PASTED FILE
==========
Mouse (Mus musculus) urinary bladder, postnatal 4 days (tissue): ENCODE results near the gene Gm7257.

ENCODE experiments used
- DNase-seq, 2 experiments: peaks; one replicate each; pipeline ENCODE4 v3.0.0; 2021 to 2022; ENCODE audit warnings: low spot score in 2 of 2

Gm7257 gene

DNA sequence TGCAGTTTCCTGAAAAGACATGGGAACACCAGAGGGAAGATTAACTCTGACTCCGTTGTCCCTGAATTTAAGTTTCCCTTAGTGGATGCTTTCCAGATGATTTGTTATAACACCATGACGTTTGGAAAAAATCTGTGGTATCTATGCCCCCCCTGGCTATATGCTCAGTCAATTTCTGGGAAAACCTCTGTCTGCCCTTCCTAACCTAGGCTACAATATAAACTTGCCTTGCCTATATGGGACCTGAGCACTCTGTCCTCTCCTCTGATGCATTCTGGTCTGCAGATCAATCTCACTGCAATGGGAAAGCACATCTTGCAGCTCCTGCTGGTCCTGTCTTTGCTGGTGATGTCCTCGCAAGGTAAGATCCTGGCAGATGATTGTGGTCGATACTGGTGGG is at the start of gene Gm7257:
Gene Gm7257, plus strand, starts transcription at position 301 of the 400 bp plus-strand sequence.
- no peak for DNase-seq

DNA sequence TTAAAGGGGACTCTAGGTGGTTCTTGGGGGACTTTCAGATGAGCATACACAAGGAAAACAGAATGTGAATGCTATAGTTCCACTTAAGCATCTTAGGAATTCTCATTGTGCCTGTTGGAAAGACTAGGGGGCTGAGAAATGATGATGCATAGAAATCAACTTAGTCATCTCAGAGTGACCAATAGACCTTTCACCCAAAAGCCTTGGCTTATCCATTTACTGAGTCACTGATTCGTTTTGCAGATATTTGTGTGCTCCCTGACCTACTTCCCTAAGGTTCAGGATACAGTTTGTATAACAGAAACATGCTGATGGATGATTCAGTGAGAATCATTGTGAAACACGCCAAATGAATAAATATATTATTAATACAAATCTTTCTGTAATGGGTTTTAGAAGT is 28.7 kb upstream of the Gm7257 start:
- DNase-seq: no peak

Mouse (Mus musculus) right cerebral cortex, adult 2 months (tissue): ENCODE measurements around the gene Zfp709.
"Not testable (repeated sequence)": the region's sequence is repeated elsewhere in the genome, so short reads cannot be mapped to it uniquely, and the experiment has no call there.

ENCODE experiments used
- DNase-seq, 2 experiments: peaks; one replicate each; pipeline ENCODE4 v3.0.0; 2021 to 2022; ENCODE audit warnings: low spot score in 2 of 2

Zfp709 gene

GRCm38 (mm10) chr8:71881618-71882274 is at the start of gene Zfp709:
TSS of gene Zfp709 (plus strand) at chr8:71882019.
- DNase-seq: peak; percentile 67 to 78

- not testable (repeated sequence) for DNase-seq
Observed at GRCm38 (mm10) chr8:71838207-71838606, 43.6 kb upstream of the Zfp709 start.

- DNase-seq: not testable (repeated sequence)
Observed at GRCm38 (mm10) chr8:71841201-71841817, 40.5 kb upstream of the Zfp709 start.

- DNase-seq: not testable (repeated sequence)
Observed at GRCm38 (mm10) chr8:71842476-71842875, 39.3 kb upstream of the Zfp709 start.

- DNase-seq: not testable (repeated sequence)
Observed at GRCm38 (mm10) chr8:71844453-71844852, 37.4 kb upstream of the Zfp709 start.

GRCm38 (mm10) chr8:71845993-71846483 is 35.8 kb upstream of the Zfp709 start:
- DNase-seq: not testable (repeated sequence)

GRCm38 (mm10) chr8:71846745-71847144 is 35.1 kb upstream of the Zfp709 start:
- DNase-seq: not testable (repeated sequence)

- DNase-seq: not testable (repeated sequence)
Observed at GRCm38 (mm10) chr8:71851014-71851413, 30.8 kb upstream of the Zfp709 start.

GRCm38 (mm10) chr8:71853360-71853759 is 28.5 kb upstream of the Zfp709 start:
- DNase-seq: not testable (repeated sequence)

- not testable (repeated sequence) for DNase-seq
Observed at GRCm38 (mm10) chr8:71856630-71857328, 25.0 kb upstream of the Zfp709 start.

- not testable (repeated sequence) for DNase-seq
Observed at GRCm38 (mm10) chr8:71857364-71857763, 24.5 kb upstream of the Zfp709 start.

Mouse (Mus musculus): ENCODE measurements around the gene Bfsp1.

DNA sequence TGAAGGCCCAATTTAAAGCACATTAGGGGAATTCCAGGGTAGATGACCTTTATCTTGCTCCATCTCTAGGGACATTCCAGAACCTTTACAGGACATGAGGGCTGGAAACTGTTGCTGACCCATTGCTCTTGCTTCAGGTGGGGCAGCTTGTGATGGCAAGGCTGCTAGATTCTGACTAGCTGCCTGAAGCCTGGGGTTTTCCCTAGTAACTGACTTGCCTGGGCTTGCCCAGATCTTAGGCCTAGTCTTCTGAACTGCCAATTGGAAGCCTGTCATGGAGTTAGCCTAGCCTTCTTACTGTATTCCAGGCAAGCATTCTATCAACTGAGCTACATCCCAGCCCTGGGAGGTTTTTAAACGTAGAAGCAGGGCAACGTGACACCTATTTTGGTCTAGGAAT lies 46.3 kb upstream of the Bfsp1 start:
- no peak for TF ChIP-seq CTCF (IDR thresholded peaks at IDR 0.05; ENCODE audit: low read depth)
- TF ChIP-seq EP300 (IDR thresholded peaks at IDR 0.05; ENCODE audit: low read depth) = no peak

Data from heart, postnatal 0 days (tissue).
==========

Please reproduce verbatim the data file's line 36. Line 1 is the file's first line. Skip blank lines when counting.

- not testable (repeated sequence) for DNase-seq